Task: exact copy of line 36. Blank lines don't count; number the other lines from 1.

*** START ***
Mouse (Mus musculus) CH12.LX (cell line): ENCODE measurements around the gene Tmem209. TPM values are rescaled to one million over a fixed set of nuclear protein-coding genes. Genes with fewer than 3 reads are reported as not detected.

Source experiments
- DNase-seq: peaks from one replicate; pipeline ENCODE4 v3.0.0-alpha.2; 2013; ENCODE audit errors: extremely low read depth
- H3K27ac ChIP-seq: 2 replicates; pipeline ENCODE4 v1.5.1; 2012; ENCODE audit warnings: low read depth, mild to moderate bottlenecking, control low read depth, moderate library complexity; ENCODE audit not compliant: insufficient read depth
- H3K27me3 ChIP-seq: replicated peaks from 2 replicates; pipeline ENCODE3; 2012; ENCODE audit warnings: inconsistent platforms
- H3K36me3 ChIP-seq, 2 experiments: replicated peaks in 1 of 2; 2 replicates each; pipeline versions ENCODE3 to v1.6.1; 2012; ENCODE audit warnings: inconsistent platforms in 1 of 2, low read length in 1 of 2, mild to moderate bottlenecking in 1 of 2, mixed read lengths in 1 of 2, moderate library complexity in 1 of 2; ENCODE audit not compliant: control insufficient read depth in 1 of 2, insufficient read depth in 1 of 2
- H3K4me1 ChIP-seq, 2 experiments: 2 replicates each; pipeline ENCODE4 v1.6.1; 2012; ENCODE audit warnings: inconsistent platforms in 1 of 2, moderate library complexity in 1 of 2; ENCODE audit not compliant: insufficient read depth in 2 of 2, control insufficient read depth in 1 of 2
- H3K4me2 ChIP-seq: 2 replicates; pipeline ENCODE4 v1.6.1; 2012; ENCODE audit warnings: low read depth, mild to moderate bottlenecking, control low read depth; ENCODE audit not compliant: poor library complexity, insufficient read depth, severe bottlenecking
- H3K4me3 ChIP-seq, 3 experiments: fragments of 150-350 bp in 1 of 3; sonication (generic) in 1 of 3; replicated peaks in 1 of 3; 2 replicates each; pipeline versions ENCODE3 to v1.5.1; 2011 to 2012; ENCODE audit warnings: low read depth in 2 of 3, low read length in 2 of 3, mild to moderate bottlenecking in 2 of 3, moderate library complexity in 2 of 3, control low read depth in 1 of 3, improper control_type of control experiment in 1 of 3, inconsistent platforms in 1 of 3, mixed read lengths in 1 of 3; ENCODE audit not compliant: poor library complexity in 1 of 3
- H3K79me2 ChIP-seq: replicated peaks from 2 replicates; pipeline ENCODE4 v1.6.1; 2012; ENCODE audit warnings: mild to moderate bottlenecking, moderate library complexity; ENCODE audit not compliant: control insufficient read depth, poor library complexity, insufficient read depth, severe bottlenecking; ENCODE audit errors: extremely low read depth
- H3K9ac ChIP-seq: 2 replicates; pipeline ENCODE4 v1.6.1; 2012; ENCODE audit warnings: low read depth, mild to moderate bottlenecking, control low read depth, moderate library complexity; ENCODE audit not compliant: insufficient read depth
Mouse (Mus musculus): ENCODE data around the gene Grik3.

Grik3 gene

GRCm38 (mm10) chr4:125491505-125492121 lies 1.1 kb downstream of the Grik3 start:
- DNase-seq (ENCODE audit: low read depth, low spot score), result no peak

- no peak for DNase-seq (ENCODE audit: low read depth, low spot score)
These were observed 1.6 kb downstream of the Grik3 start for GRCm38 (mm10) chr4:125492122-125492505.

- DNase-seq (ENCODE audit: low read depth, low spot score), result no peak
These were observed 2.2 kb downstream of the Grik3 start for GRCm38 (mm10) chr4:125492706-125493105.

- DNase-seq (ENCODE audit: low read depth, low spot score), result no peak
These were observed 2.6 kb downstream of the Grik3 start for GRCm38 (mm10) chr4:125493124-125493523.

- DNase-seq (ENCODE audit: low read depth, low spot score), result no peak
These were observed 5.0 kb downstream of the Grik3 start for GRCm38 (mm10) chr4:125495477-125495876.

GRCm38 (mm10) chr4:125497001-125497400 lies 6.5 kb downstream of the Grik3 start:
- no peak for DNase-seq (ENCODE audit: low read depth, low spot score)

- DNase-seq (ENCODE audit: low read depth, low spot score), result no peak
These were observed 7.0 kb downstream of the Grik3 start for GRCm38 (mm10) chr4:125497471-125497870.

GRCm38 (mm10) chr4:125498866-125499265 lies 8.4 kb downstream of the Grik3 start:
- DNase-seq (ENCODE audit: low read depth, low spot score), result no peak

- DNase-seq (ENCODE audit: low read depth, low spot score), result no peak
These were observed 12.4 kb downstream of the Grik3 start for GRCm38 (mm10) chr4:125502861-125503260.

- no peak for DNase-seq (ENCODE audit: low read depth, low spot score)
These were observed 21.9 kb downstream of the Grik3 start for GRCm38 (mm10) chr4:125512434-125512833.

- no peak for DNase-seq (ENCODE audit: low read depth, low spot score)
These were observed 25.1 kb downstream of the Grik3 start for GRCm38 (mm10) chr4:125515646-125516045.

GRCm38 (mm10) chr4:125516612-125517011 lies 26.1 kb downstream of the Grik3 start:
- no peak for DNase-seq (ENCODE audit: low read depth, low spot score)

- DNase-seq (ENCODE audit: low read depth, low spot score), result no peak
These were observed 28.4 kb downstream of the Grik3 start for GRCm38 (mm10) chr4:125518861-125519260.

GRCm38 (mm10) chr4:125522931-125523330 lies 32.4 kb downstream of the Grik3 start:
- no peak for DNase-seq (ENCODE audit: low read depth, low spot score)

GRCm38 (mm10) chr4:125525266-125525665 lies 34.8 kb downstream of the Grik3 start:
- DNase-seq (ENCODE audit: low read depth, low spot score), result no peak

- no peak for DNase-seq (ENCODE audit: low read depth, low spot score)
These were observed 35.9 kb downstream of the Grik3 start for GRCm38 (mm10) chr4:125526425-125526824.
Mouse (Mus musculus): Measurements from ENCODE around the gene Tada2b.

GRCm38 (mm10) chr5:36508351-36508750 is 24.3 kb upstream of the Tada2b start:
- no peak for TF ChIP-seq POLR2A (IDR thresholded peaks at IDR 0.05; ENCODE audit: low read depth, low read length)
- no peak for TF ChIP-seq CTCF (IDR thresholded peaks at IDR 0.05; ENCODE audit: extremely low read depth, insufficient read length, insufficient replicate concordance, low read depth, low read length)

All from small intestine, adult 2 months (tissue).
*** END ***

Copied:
GRCm38 (mm10) chr4:125516612-125517011 lies 26.1 kb downstream of the Grik3 start: